Many high school students have to give a presentation at some point, but it’s not usually in front of the surgeon general of the United States in Washington, D.C.
Audra Hopkins, a senior at Amsterdam High School, spent Monday at the launch of the 2012 National Strategy for Suicide Prevention in Washington, D.C., as a student representative of Sources of Strength.
She spoke on how that group has affected her school, right after Surgeon General Regina Benjamin had the floor.
“It takes everyone in the community to prevent suicide,” said Sources of Strength founder Mark LoMurray. “That was her message.”
Audra was not available Wednesday to talk about the honor of the day. She’s already back in class, but her mother, Denise, recounted their trip to the Capitol.
“It was really a phenomenal experience for her,” she said, “It was like the sort of thing you see on C-SPAN. I never expected my daughter to speak at that sort of thing.”
LoMurray started Sources of Strength 20 years ago in North Dakota as a way to “help students through the ups and downs of life.” Since then, it’s spread to schools all over the country and into Canada.
A few years ago, guidance counselors brought it into Amsterdam High School in conjunction with a University of Rochester study on suicide prevention.
“The program attempts to train peer leaders to change the norms of high school,” said Amsterdam High guidance counselor Maura Dargush, who oversees the school’s program.
She said peer leaders are asked to connect with fellow students to encourage positive friendships, healthy activities and convince young people it’s OK to talk to adults, all of which can help decrease the risk of suicide in youth.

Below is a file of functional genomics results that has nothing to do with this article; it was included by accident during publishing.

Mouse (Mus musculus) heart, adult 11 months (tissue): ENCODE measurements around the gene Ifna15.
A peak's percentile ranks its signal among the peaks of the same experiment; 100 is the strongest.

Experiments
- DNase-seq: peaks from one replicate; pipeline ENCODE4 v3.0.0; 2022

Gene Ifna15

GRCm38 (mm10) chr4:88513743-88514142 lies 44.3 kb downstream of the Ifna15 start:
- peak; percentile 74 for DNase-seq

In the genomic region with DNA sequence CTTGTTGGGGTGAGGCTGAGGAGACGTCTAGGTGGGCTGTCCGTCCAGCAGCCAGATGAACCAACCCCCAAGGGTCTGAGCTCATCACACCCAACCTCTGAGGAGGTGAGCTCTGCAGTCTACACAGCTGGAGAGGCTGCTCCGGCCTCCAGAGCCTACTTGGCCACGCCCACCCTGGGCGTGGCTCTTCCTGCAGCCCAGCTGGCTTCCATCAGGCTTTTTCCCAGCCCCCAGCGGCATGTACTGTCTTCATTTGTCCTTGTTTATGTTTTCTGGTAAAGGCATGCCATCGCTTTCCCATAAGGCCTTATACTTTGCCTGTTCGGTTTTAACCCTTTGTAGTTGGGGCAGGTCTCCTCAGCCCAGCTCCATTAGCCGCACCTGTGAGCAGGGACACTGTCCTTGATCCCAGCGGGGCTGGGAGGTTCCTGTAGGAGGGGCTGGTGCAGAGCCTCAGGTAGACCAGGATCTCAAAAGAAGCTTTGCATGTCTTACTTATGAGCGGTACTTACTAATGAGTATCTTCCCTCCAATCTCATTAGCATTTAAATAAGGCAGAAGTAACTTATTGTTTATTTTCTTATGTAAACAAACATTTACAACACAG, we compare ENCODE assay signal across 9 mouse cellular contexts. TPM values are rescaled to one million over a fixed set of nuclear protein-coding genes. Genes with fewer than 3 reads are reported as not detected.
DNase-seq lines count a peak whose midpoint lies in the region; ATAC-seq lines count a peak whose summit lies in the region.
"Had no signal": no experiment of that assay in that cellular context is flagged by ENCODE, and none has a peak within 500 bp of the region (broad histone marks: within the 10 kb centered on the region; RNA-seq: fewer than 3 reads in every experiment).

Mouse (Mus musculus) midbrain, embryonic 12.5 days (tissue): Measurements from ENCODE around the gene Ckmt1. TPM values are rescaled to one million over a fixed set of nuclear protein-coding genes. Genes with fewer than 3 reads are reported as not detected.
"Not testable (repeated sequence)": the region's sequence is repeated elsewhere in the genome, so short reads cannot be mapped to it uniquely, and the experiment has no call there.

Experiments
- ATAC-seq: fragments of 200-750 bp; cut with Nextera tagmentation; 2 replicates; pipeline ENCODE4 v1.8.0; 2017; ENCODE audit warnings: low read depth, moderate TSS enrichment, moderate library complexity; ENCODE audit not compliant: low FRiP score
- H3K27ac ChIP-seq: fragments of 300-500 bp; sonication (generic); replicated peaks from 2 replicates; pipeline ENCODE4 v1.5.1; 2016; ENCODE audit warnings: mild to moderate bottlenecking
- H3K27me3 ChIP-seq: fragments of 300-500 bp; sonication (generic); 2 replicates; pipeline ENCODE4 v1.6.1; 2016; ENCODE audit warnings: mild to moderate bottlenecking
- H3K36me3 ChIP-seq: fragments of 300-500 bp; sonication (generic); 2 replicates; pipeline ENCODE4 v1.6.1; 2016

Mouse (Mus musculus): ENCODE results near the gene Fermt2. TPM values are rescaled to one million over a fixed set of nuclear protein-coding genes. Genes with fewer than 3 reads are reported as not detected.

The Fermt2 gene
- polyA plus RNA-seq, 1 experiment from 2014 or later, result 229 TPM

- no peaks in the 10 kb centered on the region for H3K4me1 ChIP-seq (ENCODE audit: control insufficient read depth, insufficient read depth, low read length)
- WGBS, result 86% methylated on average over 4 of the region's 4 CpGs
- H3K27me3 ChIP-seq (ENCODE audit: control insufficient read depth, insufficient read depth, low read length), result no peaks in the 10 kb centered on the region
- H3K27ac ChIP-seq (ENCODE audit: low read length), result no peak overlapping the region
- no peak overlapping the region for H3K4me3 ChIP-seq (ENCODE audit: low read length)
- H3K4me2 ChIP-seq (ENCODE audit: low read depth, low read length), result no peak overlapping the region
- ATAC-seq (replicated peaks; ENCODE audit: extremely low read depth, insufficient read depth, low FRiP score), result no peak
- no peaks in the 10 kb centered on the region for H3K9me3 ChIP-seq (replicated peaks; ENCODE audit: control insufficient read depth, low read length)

According to her mother, Audra was drawn to the program by a giving personality.
“She’s a very good friend,” Denise Hopkins said, “and she really listens to people.”
It was that ability to listen that led to her speech in Washington.
Audra was the only student representative of the many peer leaders in Amsterdam and thousands of others across the country to speak at the launch.
“It’s quite an honor,” Denise Hopkins said, “She even got to meet Surgeon General Benjamin.”
University of Rochester representatives stopped by Amsterdam High School recently and were impressed by Audra’s energy.
“We try to get kids from all the different cliques,” Dargush said, adding that kids are more likely to confide in people within their own clique.
“She has an ability to bridge groups.” LoMurray said, “and Amsterdam is a very diverse group.”
LoMurray met Audra and her mother at the National Press Club in Washington for the launch, and though she had only a short time to speak, he said Audra was effective.
Audra plans to go to college next year to study fashion design. It doesn’t necessarily have anything to do with suicide prevention, but her mother is confident the experience will stand her in good stead.
Learn more about SOS at http://sourcesofstrength.org.